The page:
CB: After 15 years of traveling to and reporting on Cuba, I never cease to be amazed by its surrealism tinged with sensuality. I often regale the tale of having gone to pick up my girlfriend Mercedes (a showgirl dancer at the Tropicana nightclub) after work. This night she had shaved her head entirely and was dressed all in white, from turban to white high-heeled shoes and bobby-socks. She wore many colorful collares (necklaces) and bangles. She had just been initiated as a santera, in the Afro-Cuban santeria religions and for a year henceforth would wear only white and follow specific proscriptions. We hailed a 1950s taxi and settled into the back seat. Passing through a narrow dark street in Centro Habana, a policeman jumped out and stopped the taxi. A man lay at the side of the road, bleeding profusely. The policeman was commandeering the taxi to take the man to the hospital. Mercedes wound down the rear window and poked her turbaned head out.
“You can’t do that!” she said in Spanish. “I”m Santa Teresa!”
The black policeman looked aghast, fingered his own collares, and shouted at the taxi driver to go. He waved us on and ran off to look for another vehicle.
“What on earth did you tell him?” I asked her.
“I told him I’m Santa Teresa, the patron saint of the dead. If he’d put that man in the car I might have killed him!”

BY: Why did you pursue Cuba and not some other place in the world? What did Cuba have that piqued your interest more than any other country?

CB: Cuba pursued me! When asked to author a guidebook in 1991, I instantly knew that this would be a unique adventure. Cuba seeped into my soul. More so back then, but still today. Its unique combination of socialism and sensuality, its unique history, combined with its Hollywood time-warp settings, twine to produce a haunting realm of eccentricity, eroticism, and enigma.

BY: You wrote a book about motorcycling through Cuba. What was that like?

CB: Well, it was one of my greatest adventures. The bike opened me up to the people, made me more accessible as well as more of a curiosity. It permitted me to go places I could never go in a car — the bike was a BMW GS adventure tourer. There was never room for males, but somehow I did managed to squeeze a few slender females behind, although not all at the same time (alas).

BY: What is your take on the U.S.-Cuba trade embargo? How could a lift of the embargo affect Cuban life?

CB: Here’s an extract from my op-ed piece, “Save Cuba first, ruin it later,” in today’s National Post newspaper (Canada)

Possibility hangs in the air like intoxicating aromas of añejo rum. After more than a decade of traveling to and reporting on Cuba, I’m suddenly feeling quite giddy.

What this means for Cuba is another matter. An invasion of U.S. tourists should prove a godsend for the impoverished Cubans. Then again, as American influence spreads more, the isle may be spoiled. It doesn’t take great imagination to envision how Cuba could again become, in Somerset Maughan’s piquant phrase, “a sunny place for shady people.” The country’s demimonde bubbling beneath the surface is just waiting for someone to marshal it.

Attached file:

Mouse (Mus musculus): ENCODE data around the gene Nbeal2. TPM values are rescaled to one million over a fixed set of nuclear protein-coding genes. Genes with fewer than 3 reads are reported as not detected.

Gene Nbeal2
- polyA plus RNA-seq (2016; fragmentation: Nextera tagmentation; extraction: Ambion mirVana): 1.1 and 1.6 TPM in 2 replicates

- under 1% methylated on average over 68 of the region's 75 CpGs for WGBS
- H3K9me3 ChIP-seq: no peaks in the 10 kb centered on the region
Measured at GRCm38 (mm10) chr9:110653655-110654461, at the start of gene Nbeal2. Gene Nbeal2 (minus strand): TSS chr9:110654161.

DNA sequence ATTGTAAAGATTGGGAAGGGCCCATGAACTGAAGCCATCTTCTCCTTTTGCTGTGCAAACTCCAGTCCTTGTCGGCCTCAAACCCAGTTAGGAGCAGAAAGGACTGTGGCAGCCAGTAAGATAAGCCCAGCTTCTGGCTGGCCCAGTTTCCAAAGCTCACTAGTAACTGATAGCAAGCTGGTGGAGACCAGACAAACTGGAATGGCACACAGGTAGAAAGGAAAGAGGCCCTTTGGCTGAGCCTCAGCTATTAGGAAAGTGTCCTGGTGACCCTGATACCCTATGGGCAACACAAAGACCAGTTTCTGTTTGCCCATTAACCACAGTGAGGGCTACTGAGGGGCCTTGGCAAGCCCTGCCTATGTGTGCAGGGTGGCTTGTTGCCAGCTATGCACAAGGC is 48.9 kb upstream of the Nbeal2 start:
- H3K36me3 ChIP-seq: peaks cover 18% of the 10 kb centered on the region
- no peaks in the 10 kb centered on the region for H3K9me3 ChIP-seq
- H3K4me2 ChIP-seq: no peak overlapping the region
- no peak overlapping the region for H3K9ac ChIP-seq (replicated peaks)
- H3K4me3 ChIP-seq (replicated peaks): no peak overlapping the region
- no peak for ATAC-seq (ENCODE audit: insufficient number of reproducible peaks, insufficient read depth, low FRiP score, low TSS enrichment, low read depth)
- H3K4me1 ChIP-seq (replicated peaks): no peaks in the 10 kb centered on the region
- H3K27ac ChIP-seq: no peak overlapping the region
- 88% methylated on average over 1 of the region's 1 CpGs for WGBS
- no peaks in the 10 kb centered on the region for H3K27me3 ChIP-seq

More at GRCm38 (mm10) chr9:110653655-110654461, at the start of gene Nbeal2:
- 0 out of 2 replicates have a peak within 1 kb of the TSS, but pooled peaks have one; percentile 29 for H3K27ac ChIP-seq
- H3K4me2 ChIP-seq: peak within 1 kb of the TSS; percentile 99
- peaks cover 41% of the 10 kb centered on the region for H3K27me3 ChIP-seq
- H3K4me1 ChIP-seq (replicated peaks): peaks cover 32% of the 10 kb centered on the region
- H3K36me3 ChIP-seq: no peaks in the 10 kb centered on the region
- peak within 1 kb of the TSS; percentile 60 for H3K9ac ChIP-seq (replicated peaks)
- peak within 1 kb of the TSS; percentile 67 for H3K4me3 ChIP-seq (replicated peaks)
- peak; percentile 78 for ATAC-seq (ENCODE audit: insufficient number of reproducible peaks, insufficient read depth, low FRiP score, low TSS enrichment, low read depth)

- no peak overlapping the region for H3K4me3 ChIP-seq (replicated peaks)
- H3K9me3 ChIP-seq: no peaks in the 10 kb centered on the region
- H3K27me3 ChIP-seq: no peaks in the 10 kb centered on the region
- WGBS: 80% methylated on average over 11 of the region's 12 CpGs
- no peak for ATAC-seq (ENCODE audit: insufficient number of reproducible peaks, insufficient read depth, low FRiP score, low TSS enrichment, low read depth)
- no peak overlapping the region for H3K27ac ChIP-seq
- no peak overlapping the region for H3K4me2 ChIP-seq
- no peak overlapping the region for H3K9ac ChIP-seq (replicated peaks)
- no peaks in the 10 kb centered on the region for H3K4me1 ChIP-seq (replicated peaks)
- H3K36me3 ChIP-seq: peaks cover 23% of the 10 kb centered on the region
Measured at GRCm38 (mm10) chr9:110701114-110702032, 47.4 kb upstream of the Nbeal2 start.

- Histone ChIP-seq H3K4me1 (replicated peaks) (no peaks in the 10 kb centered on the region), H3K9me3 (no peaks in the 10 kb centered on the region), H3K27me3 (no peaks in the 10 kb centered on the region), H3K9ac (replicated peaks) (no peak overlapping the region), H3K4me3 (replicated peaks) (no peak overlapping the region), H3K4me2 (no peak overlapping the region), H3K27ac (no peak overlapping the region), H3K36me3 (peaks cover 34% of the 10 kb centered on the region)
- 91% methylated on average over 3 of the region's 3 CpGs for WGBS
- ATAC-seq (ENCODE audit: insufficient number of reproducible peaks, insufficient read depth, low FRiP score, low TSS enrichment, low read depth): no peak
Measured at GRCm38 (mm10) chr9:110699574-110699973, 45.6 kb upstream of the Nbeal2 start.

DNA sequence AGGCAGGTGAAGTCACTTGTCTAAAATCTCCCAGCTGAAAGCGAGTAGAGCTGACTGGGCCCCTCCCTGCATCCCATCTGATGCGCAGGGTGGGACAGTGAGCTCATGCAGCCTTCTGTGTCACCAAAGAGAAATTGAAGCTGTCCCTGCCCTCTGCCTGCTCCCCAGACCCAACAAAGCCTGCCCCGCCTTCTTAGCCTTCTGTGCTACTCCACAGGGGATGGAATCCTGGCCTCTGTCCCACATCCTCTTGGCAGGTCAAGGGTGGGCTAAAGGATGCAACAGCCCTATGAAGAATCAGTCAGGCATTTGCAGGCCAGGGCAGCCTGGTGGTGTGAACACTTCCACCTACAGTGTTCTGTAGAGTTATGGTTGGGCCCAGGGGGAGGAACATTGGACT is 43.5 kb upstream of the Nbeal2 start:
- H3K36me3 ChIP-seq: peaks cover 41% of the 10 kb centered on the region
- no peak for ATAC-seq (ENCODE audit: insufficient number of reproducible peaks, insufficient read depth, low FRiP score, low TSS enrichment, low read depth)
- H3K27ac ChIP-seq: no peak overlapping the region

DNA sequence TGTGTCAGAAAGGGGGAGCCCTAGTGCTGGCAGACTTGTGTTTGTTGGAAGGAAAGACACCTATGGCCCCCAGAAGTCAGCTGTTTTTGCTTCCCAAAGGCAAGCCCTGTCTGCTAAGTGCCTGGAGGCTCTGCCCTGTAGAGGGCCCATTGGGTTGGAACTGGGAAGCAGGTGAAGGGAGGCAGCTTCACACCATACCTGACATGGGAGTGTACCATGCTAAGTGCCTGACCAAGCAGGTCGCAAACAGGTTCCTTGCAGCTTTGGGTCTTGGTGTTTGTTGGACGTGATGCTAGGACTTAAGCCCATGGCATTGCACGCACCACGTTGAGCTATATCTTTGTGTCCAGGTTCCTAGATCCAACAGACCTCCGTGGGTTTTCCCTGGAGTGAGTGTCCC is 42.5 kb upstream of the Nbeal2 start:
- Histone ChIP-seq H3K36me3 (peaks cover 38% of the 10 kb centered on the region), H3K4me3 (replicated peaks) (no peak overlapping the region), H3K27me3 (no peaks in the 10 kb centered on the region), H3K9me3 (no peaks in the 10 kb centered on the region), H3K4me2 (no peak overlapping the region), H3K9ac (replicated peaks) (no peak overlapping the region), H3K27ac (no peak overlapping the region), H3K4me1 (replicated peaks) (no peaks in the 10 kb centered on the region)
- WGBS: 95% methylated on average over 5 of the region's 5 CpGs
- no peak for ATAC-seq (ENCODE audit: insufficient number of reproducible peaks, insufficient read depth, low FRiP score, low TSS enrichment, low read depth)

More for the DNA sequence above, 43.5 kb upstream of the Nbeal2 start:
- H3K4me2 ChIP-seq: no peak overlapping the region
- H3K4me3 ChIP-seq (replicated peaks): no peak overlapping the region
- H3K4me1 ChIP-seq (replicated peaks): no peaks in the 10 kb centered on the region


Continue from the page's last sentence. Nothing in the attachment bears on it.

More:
That’s my biggest fear. That the yanks will ruin Cuba. But it’s a risk I’m prepared to accept in order to advance the long-overdue right of all U.S. citizens to smoke the finest cigars in the world, and hire a 1950s Caddy to explore this wonderful realm.

BY: What is next for you? Will you return to Cuba, or do you have your heart set on another destination?

CB: See my website for my travel schedule. Colombia is calling… but this year my time will be filled with Cuba!

Cuba Libre: Trinidad

From Havana to Trinidad
The 8 hour bus ride to Trinidad was pretty uneventful, as the road is pretty flat and straight. We passed a lot of farm land and occasionally parts of the southern coast. There were just two notable sites along the way: Playa Giron (a.k.a. the Bay of Pigs), which Castro and Kennedy made famous in 1961, and Cienfuegos, where tourists can enjoy a little of the beach and a bit of the outdoors. I had initially planned on stopping through Cienfuegos after Trinidad, but my plans quickly changed after the events that night.

My first casa particular
I arrived in Trinidad at 2:30 as planned and was eager to experience my first casa particular. Peter and Frank were staying at a casa near the Plaza Mayor, and there should have been someone waiting for me at the terminal, but I instead found my way to the casa on my own by foot. Margarita and her husband Roberto greeted me warmly and showed me my lovely room set in a courtyard. The room was spacious with its own bathroom with a hot water shower. There was a kitchen just for guests that was separate from the kitchen for the family. The resident dog (a part German shepherd) served as our guard at night. This being my first taste of a casa particular, I must say I was spoiled. Not all casas resemble mine, nor do they have such nice, accommodating and helpful hosts. Casas particulares can only (by law) host two separate guests in two rooms. The families that host them pay a steep tax, but get paid in convertibles rather than the local national currency (which is 20 times less expensive).
The Plaza Mayor
Peter and Frank were out and about, exploring the steam train that took them to the Valle de los Ingenios, an hour east of Trinidad. I left them a note and took off toward the old part of the city, which is situated around Plaza Mayor. Trinidad as a colonial city is pretty cute, with cobblestone streets and colorful homes. It reminded me of a more colorful version on Barichara, a small town in Colombia. Aside from the church and some mildly informative museums and towers with nice vistas of the city and its surroundings, there’s not much to speak of in terms of things to do (other than shopping).